Vicar of the Amazon, the Rev. Arthur Miles Moss. In the footsteps of Alfred Russel Wallace and Henry Bates.

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Prof Philip Howse’s book Vicar of the Amazon, chronicles the life of the Rev. Arthur Miles Moss, a little-known genius who explored the Amazon, collecting and breeding butterflies and moths in period from 1903 to 1947 – a period during which little about the Amazon and its natural history became known to the world.

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About This Book

 
Miles Moss went to Peru in 1907 and from 1912 to 1945 was the Anglican Chaplain of the largest parish in the world, one that encompassed the whole of the Amazon basin from Iquitos in Peru to the Atlantic; an area roughly 3,000 miles long and 800 miles wide, amounting to about one quarter of the South American continent. His great passion was Lepidoptera: his major contributions to science were in the form of three classic works on hawk-moths and swallowtail butterflies, all published in the journal of his patron Lord Walter Rothschild who established Tring Museum containing the largest collection of butterflies and moths in the world.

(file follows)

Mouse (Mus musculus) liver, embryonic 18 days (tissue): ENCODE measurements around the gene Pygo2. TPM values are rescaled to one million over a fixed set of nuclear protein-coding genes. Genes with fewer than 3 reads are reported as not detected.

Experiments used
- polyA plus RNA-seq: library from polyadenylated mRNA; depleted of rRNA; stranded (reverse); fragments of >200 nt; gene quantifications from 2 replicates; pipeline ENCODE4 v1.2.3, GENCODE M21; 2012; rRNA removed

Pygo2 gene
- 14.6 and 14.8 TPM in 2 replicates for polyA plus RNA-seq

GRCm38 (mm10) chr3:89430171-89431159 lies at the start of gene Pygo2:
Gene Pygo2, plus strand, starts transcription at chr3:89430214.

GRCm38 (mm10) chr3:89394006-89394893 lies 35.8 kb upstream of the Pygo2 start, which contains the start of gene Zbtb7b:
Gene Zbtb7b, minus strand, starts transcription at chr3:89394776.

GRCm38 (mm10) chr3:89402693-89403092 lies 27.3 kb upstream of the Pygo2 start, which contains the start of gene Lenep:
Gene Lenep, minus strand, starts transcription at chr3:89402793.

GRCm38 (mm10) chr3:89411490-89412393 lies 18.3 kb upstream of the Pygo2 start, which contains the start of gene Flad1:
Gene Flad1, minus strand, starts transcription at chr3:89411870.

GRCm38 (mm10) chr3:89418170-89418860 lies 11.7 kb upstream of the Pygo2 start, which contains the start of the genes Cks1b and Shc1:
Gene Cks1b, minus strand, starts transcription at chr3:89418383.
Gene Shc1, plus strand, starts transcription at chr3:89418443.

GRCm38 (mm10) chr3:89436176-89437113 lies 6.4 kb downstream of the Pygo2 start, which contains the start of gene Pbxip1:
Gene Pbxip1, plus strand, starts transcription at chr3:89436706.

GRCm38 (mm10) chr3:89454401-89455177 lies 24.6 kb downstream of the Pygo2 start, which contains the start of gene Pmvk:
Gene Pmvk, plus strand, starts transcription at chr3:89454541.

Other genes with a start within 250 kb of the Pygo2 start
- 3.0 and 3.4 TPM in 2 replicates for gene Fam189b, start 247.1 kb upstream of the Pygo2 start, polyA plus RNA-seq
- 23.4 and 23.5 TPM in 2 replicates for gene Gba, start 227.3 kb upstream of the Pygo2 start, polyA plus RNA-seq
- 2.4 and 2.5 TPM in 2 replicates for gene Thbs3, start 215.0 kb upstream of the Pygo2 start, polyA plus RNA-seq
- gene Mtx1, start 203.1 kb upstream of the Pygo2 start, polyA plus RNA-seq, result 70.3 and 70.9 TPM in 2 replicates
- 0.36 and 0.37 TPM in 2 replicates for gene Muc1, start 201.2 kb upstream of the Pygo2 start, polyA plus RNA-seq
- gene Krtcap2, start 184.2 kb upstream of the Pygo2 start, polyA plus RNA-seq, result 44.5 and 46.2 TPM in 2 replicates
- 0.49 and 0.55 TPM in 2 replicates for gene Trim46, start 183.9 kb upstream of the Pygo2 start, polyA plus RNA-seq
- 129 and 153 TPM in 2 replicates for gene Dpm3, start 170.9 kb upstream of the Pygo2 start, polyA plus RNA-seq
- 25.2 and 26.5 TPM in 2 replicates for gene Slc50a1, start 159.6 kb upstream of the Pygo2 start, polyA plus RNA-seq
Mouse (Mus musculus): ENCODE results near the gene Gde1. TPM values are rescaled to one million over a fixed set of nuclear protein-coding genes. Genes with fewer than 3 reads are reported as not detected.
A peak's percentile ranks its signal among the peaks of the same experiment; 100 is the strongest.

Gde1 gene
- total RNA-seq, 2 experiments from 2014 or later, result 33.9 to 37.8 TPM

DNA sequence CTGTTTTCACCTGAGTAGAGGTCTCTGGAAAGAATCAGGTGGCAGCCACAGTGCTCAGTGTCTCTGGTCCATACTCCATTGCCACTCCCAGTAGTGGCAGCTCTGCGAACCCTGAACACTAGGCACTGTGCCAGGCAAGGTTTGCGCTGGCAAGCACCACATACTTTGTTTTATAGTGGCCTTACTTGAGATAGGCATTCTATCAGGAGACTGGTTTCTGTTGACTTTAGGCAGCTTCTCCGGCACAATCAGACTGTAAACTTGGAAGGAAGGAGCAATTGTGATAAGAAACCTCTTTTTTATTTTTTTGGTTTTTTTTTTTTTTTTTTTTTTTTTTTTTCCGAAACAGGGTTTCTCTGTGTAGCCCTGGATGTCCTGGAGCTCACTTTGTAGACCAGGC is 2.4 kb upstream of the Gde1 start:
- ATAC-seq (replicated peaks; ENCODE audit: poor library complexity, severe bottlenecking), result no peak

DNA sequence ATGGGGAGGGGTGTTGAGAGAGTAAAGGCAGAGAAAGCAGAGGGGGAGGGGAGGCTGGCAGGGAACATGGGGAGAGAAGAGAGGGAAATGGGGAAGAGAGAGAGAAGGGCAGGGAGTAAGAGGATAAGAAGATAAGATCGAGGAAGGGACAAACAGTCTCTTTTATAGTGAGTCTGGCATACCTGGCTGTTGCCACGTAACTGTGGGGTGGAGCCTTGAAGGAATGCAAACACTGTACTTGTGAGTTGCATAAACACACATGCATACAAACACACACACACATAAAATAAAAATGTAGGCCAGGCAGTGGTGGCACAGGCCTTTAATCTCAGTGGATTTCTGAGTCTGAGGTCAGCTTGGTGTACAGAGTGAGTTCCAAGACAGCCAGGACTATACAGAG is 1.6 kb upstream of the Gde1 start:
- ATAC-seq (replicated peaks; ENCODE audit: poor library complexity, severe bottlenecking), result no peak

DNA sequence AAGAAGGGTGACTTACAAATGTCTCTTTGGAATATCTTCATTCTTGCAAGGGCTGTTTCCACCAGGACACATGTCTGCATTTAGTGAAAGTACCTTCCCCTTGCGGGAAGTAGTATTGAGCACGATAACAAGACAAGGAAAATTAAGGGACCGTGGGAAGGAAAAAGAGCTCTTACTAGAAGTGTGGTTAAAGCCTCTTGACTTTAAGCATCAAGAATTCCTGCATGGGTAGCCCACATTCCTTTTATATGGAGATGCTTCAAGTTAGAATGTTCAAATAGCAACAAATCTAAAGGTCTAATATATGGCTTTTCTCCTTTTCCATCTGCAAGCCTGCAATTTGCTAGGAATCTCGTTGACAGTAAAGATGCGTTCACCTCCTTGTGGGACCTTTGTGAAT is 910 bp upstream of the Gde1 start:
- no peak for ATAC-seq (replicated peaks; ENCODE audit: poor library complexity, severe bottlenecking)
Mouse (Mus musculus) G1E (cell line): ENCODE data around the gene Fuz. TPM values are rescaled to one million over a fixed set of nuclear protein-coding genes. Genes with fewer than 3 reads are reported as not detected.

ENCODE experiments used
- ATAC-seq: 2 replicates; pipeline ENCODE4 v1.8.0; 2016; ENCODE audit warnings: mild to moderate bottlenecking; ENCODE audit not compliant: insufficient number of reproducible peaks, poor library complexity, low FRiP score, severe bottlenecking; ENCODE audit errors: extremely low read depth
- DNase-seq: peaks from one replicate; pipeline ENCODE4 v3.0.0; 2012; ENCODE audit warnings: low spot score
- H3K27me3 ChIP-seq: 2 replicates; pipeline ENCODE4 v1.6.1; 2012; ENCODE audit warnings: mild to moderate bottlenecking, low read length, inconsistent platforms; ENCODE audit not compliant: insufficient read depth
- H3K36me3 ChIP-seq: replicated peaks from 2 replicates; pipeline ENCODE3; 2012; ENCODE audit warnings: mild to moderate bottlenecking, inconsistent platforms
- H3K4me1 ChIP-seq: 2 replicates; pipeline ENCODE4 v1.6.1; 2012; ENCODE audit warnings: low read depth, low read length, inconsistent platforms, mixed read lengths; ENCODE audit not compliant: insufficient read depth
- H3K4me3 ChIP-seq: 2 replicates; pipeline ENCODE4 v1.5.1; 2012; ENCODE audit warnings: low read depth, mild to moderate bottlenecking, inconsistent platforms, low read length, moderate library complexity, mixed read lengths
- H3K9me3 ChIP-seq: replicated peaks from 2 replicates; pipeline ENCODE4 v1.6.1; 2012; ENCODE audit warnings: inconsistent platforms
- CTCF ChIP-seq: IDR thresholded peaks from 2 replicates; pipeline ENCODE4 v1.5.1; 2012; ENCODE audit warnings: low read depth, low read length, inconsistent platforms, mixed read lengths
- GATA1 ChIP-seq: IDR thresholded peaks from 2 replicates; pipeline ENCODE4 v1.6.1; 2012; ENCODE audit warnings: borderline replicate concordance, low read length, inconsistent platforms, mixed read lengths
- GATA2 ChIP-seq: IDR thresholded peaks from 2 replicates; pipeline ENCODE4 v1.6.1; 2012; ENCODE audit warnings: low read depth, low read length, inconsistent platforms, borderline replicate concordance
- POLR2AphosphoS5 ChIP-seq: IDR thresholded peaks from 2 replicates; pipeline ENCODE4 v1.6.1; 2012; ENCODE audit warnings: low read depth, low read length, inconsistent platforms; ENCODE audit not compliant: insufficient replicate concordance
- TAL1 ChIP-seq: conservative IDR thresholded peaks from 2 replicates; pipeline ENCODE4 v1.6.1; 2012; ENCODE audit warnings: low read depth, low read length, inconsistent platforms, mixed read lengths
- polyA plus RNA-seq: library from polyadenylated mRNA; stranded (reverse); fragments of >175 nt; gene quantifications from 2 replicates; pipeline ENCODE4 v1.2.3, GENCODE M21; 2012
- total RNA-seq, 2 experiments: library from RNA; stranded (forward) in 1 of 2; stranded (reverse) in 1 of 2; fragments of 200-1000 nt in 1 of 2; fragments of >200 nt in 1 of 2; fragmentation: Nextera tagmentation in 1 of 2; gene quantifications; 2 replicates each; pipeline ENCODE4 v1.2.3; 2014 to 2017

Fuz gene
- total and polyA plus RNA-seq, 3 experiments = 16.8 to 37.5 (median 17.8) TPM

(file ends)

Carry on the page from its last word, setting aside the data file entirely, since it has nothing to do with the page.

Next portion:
Following in the wake of great Victorian naturalists such as Wallace and Bates, Moss’ story has been neglected: apart from his publications in scientific journals he left a collection of 25,000 insects, unpublished manuscripts on Amazonian natural history, and some incredibly beautiful water-colours of bizarre-looking caterpillars now archived in the Natural History Museum in South Kensington.

“This book helps bring Moss out of obscurity, and showcases his incredible work as one of the early naturalists captivated by the beauty and diversity of South American Lepidoptera.” 

Prof Thomas Hossie of Trent University

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